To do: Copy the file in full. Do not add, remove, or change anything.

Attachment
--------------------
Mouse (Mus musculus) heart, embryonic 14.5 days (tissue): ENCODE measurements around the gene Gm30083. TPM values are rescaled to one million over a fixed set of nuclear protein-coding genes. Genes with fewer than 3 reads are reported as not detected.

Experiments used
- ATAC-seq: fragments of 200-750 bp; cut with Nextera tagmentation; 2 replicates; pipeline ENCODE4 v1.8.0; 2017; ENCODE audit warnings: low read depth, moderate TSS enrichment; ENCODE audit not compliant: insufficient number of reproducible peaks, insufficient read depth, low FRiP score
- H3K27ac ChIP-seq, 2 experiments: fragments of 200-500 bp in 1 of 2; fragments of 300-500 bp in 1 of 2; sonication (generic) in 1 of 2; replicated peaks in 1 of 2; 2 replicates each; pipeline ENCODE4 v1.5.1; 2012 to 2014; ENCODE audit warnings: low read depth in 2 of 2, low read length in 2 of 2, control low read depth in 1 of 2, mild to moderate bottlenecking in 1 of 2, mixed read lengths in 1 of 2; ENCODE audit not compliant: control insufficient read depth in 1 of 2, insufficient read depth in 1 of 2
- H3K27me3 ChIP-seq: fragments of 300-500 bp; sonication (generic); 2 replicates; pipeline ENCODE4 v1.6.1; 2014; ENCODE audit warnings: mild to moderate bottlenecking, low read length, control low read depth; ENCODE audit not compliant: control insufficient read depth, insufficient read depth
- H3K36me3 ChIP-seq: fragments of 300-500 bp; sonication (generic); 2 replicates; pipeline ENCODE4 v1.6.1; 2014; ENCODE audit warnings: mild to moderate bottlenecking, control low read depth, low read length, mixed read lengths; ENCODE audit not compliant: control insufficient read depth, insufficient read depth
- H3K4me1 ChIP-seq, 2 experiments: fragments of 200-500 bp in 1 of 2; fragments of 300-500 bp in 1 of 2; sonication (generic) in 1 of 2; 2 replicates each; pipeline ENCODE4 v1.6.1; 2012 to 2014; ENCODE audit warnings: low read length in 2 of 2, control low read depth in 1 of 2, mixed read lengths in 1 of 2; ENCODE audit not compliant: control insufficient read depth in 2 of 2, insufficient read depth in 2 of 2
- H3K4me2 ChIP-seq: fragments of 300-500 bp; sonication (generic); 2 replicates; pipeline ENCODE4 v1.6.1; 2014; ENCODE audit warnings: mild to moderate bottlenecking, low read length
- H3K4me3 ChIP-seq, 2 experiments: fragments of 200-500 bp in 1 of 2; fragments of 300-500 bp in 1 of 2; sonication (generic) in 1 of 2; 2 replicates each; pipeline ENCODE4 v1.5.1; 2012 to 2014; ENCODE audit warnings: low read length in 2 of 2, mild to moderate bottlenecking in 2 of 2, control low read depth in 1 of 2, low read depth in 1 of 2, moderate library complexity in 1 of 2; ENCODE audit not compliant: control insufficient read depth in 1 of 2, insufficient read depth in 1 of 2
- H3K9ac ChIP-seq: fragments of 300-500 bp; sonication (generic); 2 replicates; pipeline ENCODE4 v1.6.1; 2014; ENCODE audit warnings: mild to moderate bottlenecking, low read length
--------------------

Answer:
Mouse (Mus musculus) heart, embryonic 14.5 days (tissue): ENCODE measurements around the gene Gm30083. TPM values are rescaled to one million over a fixed set of nuclear protein-coding genes. Genes with fewer than 3 reads are reported as not detected.

Experiments used
- ATAC-seq: fragments of 200-750 bp; cut with Nextera tagmentation; 2 replicates; pipeline ENCODE4 v1.8.0; 2017; ENCODE audit warnings: low read depth, moderate TSS enrichment; ENCODE audit not compliant: insufficient number of reproducible peaks, insufficient read depth, low FRiP score
- H3K27ac ChIP-seq, 2 experiments: fragments of 200-500 bp in 1 of 2; fragments of 300-500 bp in 1 of 2; sonication (generic) in 1 of 2; replicated peaks in 1 of 2; 2 replicates each; pipeline ENCODE4 v1.5.1; 2012 to 2014; ENCODE audit warnings: low read depth in 2 of 2, low read length in 2 of 2, control low read depth in 1 of 2, mild to moderate bottlenecking in 1 of 2, mixed read lengths in 1 of 2; ENCODE audit not compliant: control insufficient read depth in 1 of 2, insufficient read depth in 1 of 2
- H3K27me3 ChIP-seq: fragments of 300-500 bp; sonication (generic); 2 replicates; pipeline ENCODE4 v1.6.1; 2014; ENCODE audit warnings: mild to moderate bottlenecking, low read length, control low read depth; ENCODE audit not compliant: control insufficient read depth, insufficient read depth
- H3K36me3 ChIP-seq: fragments of 300-500 bp; sonication (generic); 2 replicates; pipeline ENCODE4 v1.6.1; 2014; ENCODE audit warnings: mild to moderate bottlenecking, control low read depth, low read length, mixed read lengths; ENCODE audit not compliant: control insufficient read depth, insufficient read depth
- H3K4me1 ChIP-seq, 2 experiments: fragments of 200-500 bp in 1 of 2; fragments of 300-500 bp in 1 of 2; sonication (generic) in 1 of 2; 2 replicates each; pipeline ENCODE4 v1.6.1; 2012 to 2014; ENCODE audit warnings: low read length in 2 of 2, control low read depth in 1 of 2, mixed read lengths in 1 of 2; ENCODE audit not compliant: control insufficient read depth in 2 of 2, insufficient read depth in 2 of 2
- H3K4me2 ChIP-seq: fragments of 300-500 bp; sonication (generic); 2 replicates; pipeline ENCODE4 v1.6.1; 2014; ENCODE audit warnings: mild to moderate bottlenecking, low read length
- H3K4me3 ChIP-seq, 2 experiments: fragments of 200-500 bp in 1 of 2; fragments of 300-500 bp in 1 of 2; sonication (generic) in 1 of 2; 2 replicates each; pipeline ENCODE4 v1.5.1; 2012 to 2014; ENCODE audit warnings: low read length in 2 of 2, mild to moderate bottlenecking in 2 of 2, control low read depth in 1 of 2, low read depth in 1 of 2, moderate library complexity in 1 of 2; ENCODE audit not compliant: control insufficient read depth in 1 of 2, insufficient read depth in 1 of 2
- H3K9ac ChIP-seq: fragments of 300-500 bp; sonication (generic); 2 replicates; pipeline ENCODE4 v1.6.1; 2014; ENCODE audit warnings: mild to moderate bottlenecking, low read length